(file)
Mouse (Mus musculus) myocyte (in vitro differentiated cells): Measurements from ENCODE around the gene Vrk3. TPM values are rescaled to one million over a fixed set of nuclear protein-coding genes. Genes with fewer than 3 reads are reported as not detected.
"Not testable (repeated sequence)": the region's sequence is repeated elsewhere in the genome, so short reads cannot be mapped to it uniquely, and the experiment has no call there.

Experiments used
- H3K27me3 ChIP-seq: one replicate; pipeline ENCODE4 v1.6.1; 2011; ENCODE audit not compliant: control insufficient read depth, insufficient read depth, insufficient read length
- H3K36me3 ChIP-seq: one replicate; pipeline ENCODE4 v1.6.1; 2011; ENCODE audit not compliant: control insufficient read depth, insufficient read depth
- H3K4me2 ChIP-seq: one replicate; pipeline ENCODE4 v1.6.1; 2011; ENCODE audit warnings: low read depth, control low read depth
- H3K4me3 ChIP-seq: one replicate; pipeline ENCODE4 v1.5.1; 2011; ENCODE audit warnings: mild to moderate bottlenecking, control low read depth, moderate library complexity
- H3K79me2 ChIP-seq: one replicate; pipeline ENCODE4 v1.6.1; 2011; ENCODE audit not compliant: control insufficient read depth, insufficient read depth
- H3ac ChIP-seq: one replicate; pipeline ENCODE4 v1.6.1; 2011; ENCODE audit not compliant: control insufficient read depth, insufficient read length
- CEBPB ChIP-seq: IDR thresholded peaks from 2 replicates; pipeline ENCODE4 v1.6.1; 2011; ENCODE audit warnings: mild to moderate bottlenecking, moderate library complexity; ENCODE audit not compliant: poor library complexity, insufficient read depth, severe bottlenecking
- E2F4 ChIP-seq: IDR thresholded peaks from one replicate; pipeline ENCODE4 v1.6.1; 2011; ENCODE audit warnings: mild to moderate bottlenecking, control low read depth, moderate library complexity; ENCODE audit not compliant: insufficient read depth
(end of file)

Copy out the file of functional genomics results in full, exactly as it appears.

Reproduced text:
Mouse (Mus musculus) myocyte (in vitro differentiated cells): Measurements from ENCODE around the gene Vrk3. TPM values are rescaled to one million over a fixed set of nuclear protein-coding genes. Genes with fewer than 3 reads are reported as not detected.
"Not testable (repeated sequence)": the region's sequence is repeated elsewhere in the genome, so short reads cannot be mapped to it uniquely, and the experiment has no call there.

Experiments used
- H3K27me3 ChIP-seq: one replicate; pipeline ENCODE4 v1.6.1; 2011; ENCODE audit not compliant: control insufficient read depth, insufficient read depth, insufficient read length
- H3K36me3 ChIP-seq: one replicate; pipeline ENCODE4 v1.6.1; 2011; ENCODE audit not compliant: control insufficient read depth, insufficient read depth
- H3K4me2 ChIP-seq: one replicate; pipeline ENCODE4 v1.6.1; 2011; ENCODE audit warnings: low read depth, control low read depth
- H3K4me3 ChIP-seq: one replicate; pipeline ENCODE4 v1.5.1; 2011; ENCODE audit warnings: mild to moderate bottlenecking, control low read depth, moderate library complexity
- H3K79me2 ChIP-seq: one replicate; pipeline ENCODE4 v1.6.1; 2011; ENCODE audit not compliant: control insufficient read depth, insufficient read depth
- H3ac ChIP-seq: one replicate; pipeline ENCODE4 v1.6.1; 2011; ENCODE audit not compliant: control insufficient read depth, insufficient read length
- CEBPB ChIP-seq: IDR thresholded peaks from 2 replicates; pipeline ENCODE4 v1.6.1; 2011; ENCODE audit warnings: mild to moderate bottlenecking, moderate library complexity; ENCODE audit not compliant: poor library complexity, insufficient read depth, severe bottlenecking
- E2F4 ChIP-seq: IDR thresholded peaks from one replicate; pipeline ENCODE4 v1.6.1; 2011; ENCODE audit warnings: mild to moderate bottlenecking, control low read depth, moderate library complexity; ENCODE audit not compliant: insufficient read depth